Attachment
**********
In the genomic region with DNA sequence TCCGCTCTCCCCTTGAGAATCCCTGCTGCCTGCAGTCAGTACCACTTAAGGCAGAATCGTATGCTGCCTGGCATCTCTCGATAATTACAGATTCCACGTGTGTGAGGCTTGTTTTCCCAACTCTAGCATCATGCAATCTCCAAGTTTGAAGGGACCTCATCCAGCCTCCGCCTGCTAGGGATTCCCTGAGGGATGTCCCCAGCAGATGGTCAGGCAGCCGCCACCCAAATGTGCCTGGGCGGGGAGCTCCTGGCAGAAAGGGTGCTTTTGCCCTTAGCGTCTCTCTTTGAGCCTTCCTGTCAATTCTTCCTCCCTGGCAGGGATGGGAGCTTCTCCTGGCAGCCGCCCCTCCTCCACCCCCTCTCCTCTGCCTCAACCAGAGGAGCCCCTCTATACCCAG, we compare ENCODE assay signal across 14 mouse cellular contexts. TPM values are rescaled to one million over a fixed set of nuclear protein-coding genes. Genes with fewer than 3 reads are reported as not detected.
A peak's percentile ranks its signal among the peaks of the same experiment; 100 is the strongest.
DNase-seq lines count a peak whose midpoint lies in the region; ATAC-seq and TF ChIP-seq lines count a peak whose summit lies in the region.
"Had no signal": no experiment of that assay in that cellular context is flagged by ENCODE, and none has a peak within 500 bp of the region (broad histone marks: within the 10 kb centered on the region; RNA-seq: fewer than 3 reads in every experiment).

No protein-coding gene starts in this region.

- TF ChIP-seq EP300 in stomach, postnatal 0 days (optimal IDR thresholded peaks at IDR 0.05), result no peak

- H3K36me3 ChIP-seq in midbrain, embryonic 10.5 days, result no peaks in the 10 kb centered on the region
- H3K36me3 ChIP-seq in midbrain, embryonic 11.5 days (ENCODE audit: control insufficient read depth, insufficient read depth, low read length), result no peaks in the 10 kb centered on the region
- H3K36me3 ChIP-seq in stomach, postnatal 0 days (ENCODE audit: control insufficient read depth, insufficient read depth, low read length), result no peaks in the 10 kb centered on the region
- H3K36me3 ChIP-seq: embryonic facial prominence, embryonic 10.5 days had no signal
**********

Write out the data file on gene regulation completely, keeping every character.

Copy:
In the genomic region with DNA sequence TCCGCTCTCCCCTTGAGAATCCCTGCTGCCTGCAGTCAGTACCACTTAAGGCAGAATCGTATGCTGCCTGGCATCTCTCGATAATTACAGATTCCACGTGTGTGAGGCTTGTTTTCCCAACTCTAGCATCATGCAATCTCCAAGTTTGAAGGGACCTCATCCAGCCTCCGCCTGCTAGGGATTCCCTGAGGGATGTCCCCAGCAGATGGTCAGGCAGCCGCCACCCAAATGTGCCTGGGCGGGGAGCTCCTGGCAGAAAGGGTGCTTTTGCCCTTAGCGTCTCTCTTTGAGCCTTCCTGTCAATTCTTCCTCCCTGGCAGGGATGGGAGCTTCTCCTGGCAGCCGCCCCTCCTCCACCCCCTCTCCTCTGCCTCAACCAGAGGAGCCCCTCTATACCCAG, we compare ENCODE assay signal across 14 mouse cellular contexts. TPM values are rescaled to one million over a fixed set of nuclear protein-coding genes. Genes with fewer than 3 reads are reported as not detected.
A peak's percentile ranks its signal among the peaks of the same experiment; 100 is the strongest.
DNase-seq lines count a peak whose midpoint lies in the region; ATAC-seq and TF ChIP-seq lines count a peak whose summit lies in the region.
"Had no signal": no experiment of that assay in that cellular context is flagged by ENCODE, and none has a peak within 500 bp of the region (broad histone marks: within the 10 kb centered on the region; RNA-seq: fewer than 3 reads in every experiment).

No protein-coding gene starts in this region.

- TF ChIP-seq EP300 in stomach, postnatal 0 days (optimal IDR thresholded peaks at IDR 0.05), result no peak

- H3K36me3 ChIP-seq in midbrain, embryonic 10.5 days, result no peaks in the 10 kb centered on the region
- H3K36me3 ChIP-seq in midbrain, embryonic 11.5 days (ENCODE audit: control insufficient read depth, insufficient read depth, low read length), result no peaks in the 10 kb centered on the region
- H3K36me3 ChIP-seq in stomach, postnatal 0 days (ENCODE audit: control insufficient read depth, insufficient read depth, low read length), result no peaks in the 10 kb centered on the region
- H3K36me3 ChIP-seq: embryonic facial prominence, embryonic 10.5 days had no signal